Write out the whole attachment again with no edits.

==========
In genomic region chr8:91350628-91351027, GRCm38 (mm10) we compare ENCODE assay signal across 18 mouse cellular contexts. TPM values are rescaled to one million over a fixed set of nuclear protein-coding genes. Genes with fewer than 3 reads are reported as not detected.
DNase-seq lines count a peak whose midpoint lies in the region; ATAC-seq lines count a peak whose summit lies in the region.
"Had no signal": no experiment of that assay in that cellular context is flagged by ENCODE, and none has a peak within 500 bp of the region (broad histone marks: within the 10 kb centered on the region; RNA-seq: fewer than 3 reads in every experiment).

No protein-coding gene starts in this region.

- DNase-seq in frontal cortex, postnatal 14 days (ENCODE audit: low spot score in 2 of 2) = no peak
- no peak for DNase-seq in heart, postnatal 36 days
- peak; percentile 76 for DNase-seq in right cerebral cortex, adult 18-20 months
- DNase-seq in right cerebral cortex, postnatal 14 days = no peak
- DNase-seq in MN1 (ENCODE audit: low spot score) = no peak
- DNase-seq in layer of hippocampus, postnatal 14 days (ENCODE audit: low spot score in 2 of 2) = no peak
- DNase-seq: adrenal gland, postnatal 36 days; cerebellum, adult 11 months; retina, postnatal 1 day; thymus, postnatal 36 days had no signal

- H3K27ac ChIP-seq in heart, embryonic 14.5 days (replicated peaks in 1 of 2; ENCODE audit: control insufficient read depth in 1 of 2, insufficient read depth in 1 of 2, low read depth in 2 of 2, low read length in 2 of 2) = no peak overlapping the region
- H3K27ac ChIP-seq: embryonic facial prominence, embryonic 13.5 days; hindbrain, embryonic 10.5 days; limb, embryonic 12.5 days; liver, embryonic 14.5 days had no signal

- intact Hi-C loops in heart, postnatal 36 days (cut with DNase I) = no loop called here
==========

In genomic region chr8:91350628-91351027, GRCm38 (mm10) we compare ENCODE assay signal across 18 mouse cellular contexts. TPM values are rescaled to one million over a fixed set of nuclear protein-coding genes. Genes with fewer than 3 reads are reported as not detected.
DNase-seq lines count a peak whose midpoint lies in the region; ATAC-seq lines count a peak whose summit lies in the region.
"Had no signal": no experiment of that assay in that cellular context is flagged by ENCODE, and none has a peak within 500 bp of the region (broad histone marks: within the 10 kb centered on the region; RNA-seq: fewer than 3 reads in every experiment).

No protein-coding gene starts in this region.

- DNase-seq in frontal cortex, postnatal 14 days (ENCODE audit: low spot score in 2 of 2) = no peak
- no peak for DNase-seq in heart, postnatal 36 days
- peak; percentile 76 for DNase-seq in right cerebral cortex, adult 18-20 months
- DNase-seq in right cerebral cortex, postnatal 14 days = no peak
- DNase-seq in MN1 (ENCODE audit: low spot score) = no peak
- DNase-seq in layer of hippocampus, postnatal 14 days (ENCODE audit: low spot score in 2 of 2) = no peak
- DNase-seq: adrenal gland, postnatal 36 days; cerebellum, adult 11 months; retina, postnatal 1 day; thymus, postnatal 36 days had no signal

- H3K27ac ChIP-seq in heart, embryonic 14.5 days (replicated peaks in 1 of 2; ENCODE audit: control insufficient read depth in 1 of 2, insufficient read depth in 1 of 2, low read depth in 2 of 2, low read length in 2 of 2) = no peak overlapping the region
- H3K27ac ChIP-seq: embryonic facial prominence, embryonic 13.5 days; hindbrain, embryonic 10.5 days; limb, embryonic 12.5 days; liver, embryonic 14.5 days had no signal

- intact Hi-C loops in heart, postnatal 36 days (cut with DNase I) = no loop called here